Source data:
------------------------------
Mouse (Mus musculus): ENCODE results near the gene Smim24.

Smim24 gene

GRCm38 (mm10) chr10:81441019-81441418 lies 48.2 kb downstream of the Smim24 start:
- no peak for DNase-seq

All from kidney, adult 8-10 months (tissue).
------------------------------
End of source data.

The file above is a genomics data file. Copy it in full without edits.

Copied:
Mouse (Mus musculus): ENCODE results near the gene Smim24.

Smim24 gene

GRCm38 (mm10) chr10:81441019-81441418 lies 48.2 kb downstream of the Smim24 start:
- no peak for DNase-seq

All from kidney, adult 8-10 months (tissue).